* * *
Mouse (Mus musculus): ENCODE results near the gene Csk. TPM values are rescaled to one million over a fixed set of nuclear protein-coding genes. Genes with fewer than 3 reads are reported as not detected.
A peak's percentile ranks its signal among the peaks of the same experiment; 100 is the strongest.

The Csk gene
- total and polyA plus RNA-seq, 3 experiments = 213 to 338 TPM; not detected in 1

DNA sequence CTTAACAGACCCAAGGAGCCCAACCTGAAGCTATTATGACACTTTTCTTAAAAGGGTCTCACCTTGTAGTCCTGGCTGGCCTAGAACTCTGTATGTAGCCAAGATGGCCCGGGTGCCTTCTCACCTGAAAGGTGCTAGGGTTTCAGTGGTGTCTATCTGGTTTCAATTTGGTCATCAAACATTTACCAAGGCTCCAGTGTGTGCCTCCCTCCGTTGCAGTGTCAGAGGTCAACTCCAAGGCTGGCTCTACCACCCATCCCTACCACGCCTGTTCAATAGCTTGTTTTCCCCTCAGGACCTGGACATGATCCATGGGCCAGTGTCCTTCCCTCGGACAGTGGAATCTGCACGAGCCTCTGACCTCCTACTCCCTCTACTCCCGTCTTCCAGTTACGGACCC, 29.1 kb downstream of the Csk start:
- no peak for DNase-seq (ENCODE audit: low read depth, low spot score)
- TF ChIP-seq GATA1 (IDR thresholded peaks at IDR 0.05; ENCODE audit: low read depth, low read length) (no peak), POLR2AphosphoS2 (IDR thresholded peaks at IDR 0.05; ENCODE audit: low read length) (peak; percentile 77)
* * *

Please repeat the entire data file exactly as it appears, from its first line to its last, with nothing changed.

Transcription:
Mouse (Mus musculus): ENCODE results near the gene Csk. TPM values are rescaled to one million over a fixed set of nuclear protein-coding genes. Genes with fewer than 3 reads are reported as not detected.
A peak's percentile ranks its signal among the peaks of the same experiment; 100 is the strongest.

The Csk gene
- total and polyA plus RNA-seq, 3 experiments = 213 to 338 TPM; not detected in 1

DNA sequence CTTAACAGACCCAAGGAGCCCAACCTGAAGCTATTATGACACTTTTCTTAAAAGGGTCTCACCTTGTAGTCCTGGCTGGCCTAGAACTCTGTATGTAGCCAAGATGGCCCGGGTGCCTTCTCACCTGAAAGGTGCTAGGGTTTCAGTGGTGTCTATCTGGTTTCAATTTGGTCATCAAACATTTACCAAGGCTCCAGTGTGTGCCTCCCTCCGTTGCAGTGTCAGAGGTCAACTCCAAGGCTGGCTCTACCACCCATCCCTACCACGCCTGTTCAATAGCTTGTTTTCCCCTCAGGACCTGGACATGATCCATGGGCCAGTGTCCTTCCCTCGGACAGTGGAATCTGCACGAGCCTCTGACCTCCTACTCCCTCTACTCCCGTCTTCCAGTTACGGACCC, 29.1 kb downstream of the Csk start:
- no peak for DNase-seq (ENCODE audit: low read depth, low spot score)
- TF ChIP-seq GATA1 (IDR thresholded peaks at IDR 0.05; ENCODE audit: low read depth, low read length) (no peak), POLR2AphosphoS2 (IDR thresholded peaks at IDR 0.05; ENCODE audit: low read length) (peak; percentile 77)